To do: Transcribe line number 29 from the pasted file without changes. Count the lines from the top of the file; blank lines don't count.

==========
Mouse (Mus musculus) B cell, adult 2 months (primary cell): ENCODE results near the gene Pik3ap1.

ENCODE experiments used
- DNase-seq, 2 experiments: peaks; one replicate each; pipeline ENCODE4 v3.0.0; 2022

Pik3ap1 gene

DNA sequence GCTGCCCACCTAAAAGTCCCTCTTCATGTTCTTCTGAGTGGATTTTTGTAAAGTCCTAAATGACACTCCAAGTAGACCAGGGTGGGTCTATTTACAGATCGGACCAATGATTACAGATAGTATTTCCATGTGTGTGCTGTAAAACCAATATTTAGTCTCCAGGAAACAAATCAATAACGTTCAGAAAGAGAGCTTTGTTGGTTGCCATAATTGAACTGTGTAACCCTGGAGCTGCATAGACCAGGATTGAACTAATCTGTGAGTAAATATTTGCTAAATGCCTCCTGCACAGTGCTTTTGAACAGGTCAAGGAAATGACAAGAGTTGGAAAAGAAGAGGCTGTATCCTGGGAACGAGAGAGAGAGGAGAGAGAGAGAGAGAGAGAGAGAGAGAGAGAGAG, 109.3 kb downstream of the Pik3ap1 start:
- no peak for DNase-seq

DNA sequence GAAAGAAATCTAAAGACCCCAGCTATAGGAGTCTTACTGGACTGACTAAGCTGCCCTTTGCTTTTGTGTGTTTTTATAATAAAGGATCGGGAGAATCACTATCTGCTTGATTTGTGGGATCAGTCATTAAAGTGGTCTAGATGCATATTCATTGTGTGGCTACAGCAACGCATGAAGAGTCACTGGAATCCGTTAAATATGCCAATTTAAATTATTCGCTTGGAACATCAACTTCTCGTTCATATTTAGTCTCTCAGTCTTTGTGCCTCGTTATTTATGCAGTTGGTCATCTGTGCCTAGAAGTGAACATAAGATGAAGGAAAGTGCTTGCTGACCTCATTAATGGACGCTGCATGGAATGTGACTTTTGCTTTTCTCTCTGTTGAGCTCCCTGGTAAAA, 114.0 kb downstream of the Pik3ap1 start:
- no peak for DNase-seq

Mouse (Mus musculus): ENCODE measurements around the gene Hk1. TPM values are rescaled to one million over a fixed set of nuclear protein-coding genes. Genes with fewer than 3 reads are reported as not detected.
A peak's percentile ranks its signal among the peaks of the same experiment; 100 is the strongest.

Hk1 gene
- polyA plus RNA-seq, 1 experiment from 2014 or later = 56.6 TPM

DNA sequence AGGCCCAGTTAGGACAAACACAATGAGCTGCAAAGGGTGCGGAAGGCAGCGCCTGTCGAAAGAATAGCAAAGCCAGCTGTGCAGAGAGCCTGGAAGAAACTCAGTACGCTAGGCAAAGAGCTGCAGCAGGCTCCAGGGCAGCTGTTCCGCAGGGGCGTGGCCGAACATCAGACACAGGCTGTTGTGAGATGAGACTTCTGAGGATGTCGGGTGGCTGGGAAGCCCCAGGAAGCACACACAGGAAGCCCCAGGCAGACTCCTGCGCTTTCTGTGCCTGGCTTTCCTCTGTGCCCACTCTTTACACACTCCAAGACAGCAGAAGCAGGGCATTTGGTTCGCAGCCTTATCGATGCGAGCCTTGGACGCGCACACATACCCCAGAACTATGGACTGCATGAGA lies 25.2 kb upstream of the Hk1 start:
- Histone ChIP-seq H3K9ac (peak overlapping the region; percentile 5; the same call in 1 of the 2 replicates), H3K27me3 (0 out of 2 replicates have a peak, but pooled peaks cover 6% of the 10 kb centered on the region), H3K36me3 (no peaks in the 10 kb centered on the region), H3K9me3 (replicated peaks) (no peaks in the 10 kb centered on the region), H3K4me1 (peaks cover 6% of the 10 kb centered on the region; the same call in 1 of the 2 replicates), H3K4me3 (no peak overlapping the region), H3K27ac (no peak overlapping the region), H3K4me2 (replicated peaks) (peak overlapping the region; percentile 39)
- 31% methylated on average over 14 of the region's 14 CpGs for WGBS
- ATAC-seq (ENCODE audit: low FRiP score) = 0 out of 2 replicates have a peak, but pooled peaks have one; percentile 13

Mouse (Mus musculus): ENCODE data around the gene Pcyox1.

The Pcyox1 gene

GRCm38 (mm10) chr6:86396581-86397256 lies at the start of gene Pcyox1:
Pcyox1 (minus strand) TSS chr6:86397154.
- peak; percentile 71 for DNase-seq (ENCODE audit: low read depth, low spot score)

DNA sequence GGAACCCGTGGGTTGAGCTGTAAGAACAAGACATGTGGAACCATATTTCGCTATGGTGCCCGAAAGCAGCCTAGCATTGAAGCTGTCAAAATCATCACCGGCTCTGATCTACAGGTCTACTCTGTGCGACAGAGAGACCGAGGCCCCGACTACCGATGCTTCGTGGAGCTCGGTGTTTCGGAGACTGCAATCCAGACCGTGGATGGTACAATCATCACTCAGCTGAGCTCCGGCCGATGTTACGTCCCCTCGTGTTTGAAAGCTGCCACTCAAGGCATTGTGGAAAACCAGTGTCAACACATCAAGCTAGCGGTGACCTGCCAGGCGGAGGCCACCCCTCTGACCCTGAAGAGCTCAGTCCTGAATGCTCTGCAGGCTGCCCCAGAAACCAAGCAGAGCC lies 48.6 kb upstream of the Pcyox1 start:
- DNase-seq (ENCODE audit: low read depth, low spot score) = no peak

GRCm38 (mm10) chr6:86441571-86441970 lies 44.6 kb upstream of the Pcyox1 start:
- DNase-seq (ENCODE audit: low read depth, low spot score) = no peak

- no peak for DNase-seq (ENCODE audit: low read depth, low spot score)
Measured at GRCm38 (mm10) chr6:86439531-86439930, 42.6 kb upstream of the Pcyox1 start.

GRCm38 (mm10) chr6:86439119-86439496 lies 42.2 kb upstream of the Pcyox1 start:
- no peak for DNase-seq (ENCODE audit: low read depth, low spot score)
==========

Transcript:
- no peak for DNase-seq (ENCODE audit: low read depth, low spot score)